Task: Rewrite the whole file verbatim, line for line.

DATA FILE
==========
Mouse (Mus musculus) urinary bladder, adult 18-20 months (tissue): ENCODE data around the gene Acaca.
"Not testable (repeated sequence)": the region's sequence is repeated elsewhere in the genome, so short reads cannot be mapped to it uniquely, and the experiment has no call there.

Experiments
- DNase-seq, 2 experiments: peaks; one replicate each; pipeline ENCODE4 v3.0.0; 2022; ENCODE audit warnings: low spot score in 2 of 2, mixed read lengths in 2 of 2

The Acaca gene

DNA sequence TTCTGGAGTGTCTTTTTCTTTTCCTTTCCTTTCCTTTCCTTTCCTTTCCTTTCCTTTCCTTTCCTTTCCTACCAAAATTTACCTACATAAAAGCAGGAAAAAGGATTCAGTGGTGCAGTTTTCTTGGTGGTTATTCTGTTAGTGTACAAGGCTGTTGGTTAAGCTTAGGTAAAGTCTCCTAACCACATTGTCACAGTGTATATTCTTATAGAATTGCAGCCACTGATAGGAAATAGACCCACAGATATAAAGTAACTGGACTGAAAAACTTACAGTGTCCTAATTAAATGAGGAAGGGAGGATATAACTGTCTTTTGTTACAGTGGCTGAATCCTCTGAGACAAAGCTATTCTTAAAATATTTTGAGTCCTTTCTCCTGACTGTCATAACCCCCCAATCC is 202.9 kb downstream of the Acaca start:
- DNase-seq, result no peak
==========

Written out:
Mouse (Mus musculus) urinary bladder, adult 18-20 months (tissue): ENCODE data around the gene Acaca.
"Not testable (repeated sequence)": the region's sequence is repeated elsewhere in the genome, so short reads cannot be mapped to it uniquely, and the experiment has no call there.

Experiments
- DNase-seq, 2 experiments: peaks; one replicate each; pipeline ENCODE4 v3.0.0; 2022; ENCODE audit warnings: low spot score in 2 of 2, mixed read lengths in 2 of 2

The Acaca gene

DNA sequence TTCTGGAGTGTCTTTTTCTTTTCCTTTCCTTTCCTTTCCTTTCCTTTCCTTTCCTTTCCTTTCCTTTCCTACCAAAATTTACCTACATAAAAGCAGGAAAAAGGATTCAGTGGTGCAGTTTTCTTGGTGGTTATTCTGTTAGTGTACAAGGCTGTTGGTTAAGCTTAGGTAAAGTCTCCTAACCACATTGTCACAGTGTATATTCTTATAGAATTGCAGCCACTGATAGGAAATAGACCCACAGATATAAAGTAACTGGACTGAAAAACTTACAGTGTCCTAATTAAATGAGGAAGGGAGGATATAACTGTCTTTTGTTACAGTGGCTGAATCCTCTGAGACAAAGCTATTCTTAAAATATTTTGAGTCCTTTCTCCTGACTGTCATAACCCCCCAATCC is 202.9 kb downstream of the Acaca start:
- DNase-seq, result no peak